The computer is also called on in 'The Music Lovers' to provide the backing music when Bill (on electric guitar), Graeme (on piano) and Tim (playing his hot triangle!) perform the ripping version of 'Land of Hope and Glory' in a bid to be stolen so that they can find out who has been stealing the real musicians from throughout Britain. Unfortunately their plan doesn't quite succeed as only Tim's two pretty glee singers are carted off by the thugs, so presumably the computer's musical efforts "ain't good enough" either, along with those of the three Goodies!
Graeme is away from his office and regular computer in 'Farm Fresh Food', but he unveils his 'Yummy Meter' computer (a strange-looking contraption with a thick-lipped mouth at the top of a pipe) at Uncle Tom's farm and sacrifices a perfectly good piece of steak by letting the meter eat it just to prove his bleedingly obvious scientific theory that the farm food is no good by comparison. This in turn causes a ravenous Bill to flip his wig and attempt to sink his teeth into a horrid-tasting battery chicken after more than four days of starvation.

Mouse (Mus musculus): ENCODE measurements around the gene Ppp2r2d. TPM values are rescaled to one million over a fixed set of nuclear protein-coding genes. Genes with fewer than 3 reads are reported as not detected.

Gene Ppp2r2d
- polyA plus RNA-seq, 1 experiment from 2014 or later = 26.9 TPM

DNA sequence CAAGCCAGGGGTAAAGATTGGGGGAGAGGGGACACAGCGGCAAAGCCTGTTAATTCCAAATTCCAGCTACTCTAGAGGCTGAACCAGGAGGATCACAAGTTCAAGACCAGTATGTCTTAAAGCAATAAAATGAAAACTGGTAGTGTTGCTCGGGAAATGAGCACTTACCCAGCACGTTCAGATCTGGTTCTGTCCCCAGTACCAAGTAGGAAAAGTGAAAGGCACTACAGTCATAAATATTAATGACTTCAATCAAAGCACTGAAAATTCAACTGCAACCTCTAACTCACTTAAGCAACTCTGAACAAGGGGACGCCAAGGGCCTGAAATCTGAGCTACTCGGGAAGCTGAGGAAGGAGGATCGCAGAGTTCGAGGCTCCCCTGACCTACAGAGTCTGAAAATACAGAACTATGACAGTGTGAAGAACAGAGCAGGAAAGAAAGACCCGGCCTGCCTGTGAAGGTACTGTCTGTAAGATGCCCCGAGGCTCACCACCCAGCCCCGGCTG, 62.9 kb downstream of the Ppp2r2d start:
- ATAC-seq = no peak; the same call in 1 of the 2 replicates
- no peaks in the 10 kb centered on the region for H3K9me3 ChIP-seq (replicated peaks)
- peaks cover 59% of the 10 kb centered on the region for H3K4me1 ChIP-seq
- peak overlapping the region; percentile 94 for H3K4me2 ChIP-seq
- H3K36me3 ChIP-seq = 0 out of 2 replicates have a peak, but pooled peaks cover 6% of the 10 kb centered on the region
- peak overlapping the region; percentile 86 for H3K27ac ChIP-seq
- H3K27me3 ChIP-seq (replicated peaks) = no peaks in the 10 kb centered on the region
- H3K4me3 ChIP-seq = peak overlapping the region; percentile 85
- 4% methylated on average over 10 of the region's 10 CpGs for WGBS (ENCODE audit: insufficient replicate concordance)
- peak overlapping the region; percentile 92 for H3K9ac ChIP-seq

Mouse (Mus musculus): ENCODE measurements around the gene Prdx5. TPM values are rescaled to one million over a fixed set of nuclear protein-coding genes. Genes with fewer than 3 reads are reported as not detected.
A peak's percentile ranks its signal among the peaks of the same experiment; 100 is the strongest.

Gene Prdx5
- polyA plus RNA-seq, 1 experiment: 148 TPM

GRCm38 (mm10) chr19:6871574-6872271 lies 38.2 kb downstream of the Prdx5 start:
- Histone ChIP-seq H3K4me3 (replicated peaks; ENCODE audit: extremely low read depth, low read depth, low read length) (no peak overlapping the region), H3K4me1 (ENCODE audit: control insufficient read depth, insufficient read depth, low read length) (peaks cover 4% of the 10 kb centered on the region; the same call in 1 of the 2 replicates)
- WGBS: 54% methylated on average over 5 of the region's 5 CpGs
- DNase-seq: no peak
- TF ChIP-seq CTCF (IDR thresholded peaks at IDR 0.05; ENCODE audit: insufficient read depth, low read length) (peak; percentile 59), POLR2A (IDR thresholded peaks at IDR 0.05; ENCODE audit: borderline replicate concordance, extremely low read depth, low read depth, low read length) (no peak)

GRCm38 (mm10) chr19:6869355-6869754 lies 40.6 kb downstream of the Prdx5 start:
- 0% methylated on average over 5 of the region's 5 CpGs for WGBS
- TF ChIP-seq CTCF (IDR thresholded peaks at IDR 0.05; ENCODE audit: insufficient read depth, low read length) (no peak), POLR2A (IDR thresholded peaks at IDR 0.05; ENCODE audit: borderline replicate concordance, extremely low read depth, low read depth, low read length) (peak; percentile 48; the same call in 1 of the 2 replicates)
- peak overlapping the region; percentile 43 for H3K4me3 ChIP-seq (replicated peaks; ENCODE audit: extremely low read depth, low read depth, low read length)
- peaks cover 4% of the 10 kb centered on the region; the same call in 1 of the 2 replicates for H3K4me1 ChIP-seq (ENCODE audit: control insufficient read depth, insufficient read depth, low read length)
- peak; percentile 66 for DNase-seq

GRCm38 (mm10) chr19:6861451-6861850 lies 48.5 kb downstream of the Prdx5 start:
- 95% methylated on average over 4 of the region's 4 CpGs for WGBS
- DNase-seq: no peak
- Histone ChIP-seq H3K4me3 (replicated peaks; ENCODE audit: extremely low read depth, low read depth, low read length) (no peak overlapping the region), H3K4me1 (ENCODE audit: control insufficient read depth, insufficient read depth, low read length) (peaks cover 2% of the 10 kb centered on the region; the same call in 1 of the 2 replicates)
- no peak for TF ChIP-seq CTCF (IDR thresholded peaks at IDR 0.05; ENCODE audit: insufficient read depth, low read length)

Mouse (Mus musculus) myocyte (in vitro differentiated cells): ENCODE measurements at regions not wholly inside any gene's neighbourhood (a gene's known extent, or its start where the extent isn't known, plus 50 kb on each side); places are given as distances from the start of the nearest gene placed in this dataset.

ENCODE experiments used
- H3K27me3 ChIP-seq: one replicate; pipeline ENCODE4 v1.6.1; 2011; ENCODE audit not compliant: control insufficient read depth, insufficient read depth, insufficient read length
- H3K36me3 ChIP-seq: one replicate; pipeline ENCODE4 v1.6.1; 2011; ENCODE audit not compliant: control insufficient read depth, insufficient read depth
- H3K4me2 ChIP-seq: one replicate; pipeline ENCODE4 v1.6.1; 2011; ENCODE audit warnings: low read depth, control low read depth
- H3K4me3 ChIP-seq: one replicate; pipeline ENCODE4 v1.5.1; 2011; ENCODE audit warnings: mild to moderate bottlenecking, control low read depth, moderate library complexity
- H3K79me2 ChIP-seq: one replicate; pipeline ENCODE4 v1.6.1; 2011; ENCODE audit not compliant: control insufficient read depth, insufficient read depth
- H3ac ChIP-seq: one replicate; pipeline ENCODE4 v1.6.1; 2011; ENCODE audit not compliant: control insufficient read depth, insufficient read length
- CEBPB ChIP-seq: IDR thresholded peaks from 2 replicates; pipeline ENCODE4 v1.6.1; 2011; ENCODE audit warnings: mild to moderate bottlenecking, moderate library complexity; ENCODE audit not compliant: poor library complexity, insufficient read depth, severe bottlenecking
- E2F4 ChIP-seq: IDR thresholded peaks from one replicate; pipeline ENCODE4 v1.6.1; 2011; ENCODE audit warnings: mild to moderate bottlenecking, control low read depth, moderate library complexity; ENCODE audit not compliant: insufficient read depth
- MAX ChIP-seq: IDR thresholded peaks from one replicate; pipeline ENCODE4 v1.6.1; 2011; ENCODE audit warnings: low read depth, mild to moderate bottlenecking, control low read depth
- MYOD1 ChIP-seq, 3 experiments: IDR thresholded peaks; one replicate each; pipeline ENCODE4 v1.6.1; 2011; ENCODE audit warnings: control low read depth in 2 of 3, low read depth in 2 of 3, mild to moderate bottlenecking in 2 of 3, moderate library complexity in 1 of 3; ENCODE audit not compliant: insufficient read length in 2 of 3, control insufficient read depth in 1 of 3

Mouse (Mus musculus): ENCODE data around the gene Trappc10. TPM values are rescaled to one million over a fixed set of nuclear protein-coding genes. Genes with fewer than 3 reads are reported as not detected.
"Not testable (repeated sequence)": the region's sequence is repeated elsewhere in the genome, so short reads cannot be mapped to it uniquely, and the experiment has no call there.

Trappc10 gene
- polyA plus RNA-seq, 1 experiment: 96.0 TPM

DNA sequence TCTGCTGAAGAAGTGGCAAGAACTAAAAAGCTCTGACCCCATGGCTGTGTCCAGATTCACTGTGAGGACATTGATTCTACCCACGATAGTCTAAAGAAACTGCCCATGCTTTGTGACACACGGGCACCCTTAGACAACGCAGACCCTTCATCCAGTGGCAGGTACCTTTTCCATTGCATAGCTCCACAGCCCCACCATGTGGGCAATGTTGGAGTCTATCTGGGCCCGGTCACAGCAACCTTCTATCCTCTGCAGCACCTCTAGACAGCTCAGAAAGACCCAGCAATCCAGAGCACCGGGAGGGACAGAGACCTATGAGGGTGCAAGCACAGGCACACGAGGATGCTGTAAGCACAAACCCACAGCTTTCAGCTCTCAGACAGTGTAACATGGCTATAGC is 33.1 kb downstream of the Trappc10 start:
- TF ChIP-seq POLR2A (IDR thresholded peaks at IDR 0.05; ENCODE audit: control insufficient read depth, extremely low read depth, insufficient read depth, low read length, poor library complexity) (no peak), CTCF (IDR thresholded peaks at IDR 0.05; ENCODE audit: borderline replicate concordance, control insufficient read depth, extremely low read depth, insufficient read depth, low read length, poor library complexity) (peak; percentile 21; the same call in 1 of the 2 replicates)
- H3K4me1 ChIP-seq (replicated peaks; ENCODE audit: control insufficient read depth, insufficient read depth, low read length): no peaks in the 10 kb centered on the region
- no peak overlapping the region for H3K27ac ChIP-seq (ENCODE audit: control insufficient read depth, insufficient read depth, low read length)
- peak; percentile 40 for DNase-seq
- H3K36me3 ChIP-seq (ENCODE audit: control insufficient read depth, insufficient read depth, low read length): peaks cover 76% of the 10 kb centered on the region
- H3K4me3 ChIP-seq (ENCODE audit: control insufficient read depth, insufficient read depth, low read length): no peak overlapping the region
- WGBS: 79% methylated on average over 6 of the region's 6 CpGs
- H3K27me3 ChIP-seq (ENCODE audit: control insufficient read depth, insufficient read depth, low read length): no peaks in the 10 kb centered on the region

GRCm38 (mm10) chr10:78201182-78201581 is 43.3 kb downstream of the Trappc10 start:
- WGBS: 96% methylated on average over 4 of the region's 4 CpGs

Perhaps the most famous episode containing the computer is Series 2's 'Free To Live' in which Graeme finds that his evening is ruined after Tim (in a maid's uniform) scares away his hot date Tottie and they have a heated row before Graeme ultimately tells Tim that "If I wanted an intelligent conversation, I'd rather talk to my computer!" After Tim stalks out in a huff there is a close-up of Graeme enjoying a candlelit dinner in the office and intimately chatting to a woman out of view who has a deep sexy voice, only for the camera to pan back and reveal that Graeme's hot new date is actually his computer! Graeme has installed a voice box in his computer and he finds his true love at last, as they share a romantic evening of "algorithmic progressions" and "quadratic equations" together over a candlelight dinner.